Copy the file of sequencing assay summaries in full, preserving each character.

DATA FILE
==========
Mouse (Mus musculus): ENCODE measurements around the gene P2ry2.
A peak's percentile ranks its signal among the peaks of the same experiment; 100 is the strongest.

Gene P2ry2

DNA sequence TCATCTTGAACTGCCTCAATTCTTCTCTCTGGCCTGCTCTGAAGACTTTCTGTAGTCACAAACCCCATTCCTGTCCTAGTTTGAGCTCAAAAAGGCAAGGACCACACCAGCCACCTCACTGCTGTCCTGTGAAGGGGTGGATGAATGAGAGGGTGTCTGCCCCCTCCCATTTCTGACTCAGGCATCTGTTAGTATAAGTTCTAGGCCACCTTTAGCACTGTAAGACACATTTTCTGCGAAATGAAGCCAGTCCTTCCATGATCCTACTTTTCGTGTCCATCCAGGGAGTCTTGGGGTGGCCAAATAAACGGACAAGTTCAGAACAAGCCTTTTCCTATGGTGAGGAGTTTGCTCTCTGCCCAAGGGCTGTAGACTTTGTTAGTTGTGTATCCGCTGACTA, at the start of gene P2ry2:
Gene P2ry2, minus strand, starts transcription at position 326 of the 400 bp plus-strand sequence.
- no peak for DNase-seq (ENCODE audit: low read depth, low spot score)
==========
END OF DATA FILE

Mouse (Mus musculus): ENCODE measurements around the gene P2ry2.
A peak's percentile ranks its signal among the peaks of the same experiment; 100 is the strongest.

Gene P2ry2

DNA sequence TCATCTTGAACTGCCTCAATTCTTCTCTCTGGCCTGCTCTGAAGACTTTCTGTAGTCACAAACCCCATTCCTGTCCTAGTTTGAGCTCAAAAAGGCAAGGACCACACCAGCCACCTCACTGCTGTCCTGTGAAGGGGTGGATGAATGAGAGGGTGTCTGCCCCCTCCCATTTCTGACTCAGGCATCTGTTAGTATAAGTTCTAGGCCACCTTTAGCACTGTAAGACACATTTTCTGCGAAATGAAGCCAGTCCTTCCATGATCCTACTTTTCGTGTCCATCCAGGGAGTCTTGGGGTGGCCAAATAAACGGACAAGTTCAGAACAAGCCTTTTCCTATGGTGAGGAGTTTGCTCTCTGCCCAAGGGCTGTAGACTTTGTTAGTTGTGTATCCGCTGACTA, at the start of gene P2ry2:
Gene P2ry2, minus strand, starts transcription at position 326 of the 400 bp plus-strand sequence.
- no peak for DNase-seq (ENCODE audit: low read depth, low spot score)